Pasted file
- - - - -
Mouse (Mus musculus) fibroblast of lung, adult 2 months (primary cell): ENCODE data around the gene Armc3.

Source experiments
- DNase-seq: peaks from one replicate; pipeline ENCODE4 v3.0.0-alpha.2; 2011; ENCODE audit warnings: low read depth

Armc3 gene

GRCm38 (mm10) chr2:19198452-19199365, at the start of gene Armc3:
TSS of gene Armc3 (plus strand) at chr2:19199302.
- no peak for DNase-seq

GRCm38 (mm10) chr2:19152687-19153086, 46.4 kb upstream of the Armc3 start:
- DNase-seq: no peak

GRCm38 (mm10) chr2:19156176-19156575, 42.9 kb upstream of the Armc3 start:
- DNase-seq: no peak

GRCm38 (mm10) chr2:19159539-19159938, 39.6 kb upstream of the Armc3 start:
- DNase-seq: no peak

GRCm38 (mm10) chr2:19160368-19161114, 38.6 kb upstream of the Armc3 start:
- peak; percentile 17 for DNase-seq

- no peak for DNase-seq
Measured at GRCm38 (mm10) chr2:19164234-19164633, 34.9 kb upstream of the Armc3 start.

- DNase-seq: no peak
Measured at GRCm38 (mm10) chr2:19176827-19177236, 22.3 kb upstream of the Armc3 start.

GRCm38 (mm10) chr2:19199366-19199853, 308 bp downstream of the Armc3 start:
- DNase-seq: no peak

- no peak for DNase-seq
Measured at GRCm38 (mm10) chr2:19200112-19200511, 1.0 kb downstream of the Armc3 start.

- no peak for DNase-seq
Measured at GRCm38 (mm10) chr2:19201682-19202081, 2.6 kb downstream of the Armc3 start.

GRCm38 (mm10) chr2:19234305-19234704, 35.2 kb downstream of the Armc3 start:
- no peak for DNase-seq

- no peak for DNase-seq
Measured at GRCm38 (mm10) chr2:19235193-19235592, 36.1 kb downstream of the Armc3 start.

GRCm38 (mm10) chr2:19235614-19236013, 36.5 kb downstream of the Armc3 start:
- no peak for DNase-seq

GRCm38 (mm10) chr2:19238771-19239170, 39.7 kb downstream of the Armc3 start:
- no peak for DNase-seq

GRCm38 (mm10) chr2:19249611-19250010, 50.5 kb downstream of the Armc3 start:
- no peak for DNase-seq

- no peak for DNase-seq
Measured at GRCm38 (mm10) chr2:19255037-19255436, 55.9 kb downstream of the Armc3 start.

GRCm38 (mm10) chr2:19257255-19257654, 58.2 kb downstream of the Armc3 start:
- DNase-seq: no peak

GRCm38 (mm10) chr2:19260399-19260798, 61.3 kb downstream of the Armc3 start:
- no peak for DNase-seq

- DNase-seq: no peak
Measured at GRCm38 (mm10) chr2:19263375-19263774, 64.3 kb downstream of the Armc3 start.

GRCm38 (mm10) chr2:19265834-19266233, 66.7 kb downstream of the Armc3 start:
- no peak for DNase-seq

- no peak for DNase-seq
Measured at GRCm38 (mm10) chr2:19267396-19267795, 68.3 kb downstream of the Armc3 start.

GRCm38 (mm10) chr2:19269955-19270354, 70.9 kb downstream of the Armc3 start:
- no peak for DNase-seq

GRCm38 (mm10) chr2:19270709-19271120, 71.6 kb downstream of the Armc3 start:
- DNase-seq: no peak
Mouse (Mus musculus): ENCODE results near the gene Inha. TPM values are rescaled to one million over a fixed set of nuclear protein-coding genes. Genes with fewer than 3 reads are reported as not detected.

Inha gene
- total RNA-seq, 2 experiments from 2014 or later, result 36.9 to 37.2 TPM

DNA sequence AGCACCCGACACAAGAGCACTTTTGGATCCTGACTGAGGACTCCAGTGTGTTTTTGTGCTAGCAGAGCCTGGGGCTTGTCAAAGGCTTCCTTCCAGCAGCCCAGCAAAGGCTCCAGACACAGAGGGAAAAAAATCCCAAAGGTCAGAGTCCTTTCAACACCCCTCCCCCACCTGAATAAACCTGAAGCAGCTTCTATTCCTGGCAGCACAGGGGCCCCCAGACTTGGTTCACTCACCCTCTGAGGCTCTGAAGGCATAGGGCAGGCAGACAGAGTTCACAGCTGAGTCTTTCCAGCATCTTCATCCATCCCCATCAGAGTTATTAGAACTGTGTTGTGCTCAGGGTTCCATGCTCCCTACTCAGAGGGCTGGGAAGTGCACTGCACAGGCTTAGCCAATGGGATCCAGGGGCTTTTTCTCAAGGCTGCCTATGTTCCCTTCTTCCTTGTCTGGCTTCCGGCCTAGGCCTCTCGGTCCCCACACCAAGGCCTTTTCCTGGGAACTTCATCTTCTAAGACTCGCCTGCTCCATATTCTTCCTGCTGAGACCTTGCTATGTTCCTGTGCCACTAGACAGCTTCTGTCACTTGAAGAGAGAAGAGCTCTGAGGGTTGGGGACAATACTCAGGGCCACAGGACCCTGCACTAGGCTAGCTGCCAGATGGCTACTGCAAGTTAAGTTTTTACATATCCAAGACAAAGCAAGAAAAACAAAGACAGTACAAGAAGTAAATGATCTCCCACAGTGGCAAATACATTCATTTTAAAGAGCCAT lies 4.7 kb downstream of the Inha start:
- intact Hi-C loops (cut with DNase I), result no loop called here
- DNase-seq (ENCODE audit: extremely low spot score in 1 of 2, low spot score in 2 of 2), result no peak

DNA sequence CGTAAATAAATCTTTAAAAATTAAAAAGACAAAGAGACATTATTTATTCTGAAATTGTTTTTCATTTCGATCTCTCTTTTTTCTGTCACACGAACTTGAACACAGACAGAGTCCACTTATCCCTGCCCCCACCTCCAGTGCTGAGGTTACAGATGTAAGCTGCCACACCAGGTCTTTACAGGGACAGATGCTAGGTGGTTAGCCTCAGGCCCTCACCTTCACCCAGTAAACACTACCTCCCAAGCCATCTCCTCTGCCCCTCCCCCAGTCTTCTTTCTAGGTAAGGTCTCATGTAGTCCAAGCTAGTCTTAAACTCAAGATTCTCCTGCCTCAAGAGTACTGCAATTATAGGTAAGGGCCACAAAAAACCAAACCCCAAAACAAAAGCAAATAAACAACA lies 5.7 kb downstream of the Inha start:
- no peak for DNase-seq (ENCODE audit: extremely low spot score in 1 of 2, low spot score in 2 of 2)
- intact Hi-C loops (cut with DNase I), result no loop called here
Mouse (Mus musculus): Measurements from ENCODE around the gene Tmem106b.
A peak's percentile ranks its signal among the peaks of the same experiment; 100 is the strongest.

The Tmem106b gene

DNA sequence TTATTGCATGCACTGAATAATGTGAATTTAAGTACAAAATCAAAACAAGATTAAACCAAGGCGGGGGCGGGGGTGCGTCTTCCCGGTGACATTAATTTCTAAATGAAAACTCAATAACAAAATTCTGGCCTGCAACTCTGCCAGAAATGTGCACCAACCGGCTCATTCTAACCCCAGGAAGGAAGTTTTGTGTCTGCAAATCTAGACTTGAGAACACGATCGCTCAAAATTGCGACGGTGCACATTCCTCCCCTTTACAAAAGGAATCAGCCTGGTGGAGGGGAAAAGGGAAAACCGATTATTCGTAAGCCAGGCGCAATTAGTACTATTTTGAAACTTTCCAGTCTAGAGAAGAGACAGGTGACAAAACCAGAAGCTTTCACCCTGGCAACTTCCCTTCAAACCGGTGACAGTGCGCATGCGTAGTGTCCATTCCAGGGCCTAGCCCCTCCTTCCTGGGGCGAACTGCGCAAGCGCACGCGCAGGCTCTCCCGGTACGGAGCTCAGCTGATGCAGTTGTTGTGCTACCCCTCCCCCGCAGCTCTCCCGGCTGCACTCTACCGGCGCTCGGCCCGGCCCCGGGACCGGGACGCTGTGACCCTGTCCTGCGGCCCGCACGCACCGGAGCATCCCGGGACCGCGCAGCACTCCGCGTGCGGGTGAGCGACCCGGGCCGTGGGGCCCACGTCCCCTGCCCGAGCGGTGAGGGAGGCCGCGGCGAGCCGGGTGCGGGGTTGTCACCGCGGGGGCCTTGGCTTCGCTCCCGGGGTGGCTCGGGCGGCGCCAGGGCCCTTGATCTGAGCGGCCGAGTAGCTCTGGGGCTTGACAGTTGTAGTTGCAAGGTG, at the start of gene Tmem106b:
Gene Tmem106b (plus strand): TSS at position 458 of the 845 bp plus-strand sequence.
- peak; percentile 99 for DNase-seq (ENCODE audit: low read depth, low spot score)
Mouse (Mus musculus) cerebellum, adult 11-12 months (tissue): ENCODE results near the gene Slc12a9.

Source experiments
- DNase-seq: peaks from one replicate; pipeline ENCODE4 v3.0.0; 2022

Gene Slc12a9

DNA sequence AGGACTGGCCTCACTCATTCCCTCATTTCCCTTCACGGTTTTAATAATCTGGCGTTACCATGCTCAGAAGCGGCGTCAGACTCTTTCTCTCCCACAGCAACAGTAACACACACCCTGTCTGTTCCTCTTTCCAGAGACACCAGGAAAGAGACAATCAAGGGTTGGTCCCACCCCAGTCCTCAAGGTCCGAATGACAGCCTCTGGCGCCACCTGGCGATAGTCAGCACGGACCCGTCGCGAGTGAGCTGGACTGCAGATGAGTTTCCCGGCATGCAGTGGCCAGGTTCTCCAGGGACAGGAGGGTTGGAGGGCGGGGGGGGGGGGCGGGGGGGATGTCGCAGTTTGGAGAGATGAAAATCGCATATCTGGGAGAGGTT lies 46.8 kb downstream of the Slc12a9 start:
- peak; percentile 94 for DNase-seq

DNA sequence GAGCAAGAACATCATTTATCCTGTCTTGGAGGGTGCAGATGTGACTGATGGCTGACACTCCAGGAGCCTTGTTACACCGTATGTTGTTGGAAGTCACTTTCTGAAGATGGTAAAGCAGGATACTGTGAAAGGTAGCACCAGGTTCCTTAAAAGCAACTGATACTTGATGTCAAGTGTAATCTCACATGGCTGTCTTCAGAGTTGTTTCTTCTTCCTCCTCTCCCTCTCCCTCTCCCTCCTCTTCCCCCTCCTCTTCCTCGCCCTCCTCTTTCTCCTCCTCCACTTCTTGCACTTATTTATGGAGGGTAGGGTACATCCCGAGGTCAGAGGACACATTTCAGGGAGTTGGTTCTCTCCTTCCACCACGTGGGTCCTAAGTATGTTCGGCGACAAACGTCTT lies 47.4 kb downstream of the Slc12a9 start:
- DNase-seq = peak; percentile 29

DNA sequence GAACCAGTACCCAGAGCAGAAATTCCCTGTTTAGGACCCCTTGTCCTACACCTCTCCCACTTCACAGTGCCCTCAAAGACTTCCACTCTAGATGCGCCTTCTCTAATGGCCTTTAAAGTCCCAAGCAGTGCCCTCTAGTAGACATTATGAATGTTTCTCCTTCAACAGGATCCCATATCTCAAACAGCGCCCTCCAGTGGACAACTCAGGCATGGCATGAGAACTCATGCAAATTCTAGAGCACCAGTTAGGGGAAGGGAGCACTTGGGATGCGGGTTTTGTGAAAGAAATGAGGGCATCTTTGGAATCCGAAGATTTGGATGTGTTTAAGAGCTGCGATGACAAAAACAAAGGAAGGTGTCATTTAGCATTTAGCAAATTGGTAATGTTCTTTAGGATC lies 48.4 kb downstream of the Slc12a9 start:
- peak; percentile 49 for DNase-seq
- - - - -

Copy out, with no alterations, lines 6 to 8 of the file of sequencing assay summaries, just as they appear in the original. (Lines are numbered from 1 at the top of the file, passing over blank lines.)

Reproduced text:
TSS of gene Armc3 (plus strand) at chr2:19199302.
- no peak for DNase-seq

GRCm38 (mm10) chr2:19152687-19153086, 46.4 kb upstream of the Armc3 start: